“I do not feel obliged to believe that the same God who has endowed us with senses, reason and intellect has intended us to forego their use and by some other means to give us knowledge which we can attain by them. He would not require us to deny sense and reason in physical matters which are set before our eyes and minds by direct experience or necessary demonstrations.” –Gallileo Gallilei*
In yesterday’s post, Rev. Jan illustrated the power of stories and the added power of what happens when treasured stories change. Leo Widrich documents the research showing why stories are so powerful to us, what they do in our brains, how they recreate experiences in our bodies and minds. The change of a beloved story, then, holds the possibility of creating within us something like a personal earthquake.
What if the story in question is the story one has held about God? For people raised in traditional religions, I think this confrontation with a changing story about God or Divinity or Higher Consciousness may happen fairly often. What about the child who has heard the Creation story of Genesis, and then reads about dinosaurs in first grade? Why are the dinosaurs not in Genesis? The confrontations that a good education set up for us through science, histories, literature, philosophy–the record of human learning through the ages, can be overwhelming. That the truth as we know it and certain new facts contradict each other requires another difficult step. The truth and facts are not the same thing even though they may inform each other. For example, there is plenty of evidence for an earth that is billions of years old, but that evidence does not attempt to say what that means. A story of 7 days of creation may convey the truth of deep connection and order in the earth but not a record of the earth’s history. If we continue to participate in human discovery, we will continue to be challenged with how we think the world, the universe, and perhaps God work.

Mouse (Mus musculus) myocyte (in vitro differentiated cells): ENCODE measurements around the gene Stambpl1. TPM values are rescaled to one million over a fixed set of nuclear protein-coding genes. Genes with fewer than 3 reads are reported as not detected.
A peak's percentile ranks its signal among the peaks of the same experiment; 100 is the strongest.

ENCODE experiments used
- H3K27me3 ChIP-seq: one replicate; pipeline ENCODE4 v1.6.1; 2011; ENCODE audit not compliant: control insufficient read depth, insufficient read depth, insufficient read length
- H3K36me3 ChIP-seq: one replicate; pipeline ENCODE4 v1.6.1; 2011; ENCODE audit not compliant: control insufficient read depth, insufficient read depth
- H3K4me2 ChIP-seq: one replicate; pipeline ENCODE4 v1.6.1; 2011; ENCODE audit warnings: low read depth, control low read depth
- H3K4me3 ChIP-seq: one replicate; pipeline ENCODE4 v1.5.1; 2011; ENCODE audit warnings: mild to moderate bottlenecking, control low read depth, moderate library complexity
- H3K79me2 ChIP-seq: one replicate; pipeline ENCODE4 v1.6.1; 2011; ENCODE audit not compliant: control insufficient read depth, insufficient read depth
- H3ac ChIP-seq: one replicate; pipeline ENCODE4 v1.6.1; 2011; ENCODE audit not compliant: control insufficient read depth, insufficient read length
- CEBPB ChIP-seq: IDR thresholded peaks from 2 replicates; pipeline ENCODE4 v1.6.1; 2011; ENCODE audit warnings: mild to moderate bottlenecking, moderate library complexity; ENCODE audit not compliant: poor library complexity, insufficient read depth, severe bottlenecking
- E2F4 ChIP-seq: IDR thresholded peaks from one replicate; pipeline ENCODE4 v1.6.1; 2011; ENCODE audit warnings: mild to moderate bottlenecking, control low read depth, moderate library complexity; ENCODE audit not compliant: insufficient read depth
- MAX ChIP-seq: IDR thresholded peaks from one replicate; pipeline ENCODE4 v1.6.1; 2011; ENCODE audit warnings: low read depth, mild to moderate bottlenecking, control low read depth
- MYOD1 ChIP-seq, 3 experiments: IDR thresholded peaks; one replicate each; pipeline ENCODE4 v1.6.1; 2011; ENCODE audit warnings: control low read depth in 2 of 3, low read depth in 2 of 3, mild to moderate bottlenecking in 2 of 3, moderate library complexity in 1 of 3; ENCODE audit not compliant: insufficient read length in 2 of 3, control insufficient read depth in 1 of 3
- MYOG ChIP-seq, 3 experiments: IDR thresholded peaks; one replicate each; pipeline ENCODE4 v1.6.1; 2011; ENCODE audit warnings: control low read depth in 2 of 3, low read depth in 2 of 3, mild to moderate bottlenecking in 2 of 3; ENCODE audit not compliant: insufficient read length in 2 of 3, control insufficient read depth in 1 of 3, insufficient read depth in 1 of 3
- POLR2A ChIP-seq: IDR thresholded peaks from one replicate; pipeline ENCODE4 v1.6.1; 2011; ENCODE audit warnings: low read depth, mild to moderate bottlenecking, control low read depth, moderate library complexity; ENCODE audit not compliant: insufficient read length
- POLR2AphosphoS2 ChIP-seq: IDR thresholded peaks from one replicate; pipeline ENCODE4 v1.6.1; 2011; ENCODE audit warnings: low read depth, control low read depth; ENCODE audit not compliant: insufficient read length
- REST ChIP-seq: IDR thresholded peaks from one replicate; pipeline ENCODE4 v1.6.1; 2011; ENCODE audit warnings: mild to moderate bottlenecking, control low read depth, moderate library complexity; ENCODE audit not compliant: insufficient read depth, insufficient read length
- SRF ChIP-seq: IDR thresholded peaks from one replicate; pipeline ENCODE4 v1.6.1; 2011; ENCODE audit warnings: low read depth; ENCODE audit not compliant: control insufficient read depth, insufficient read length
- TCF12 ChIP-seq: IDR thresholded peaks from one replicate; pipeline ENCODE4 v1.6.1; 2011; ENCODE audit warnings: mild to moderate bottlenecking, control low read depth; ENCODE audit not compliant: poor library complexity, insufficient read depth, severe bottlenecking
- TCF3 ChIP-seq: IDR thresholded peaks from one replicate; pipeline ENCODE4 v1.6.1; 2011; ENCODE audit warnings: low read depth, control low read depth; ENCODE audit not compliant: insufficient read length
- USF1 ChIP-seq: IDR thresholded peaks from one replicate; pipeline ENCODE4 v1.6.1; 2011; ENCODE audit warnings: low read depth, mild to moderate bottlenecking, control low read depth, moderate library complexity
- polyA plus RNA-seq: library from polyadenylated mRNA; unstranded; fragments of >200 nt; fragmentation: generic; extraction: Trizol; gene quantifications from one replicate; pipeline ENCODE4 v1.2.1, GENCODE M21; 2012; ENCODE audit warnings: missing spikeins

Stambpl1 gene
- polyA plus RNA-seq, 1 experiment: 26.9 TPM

If there is a God, I hold with Gallileo–that the One who created us and our minds would not then want us to refrain from using them. Using our minds to make sense of conflicting stories holds the possibility for the creation of even newer stories, bigger, better and truer than the sum of the parts they come from.
*cited from full article featuring “Scientists and God”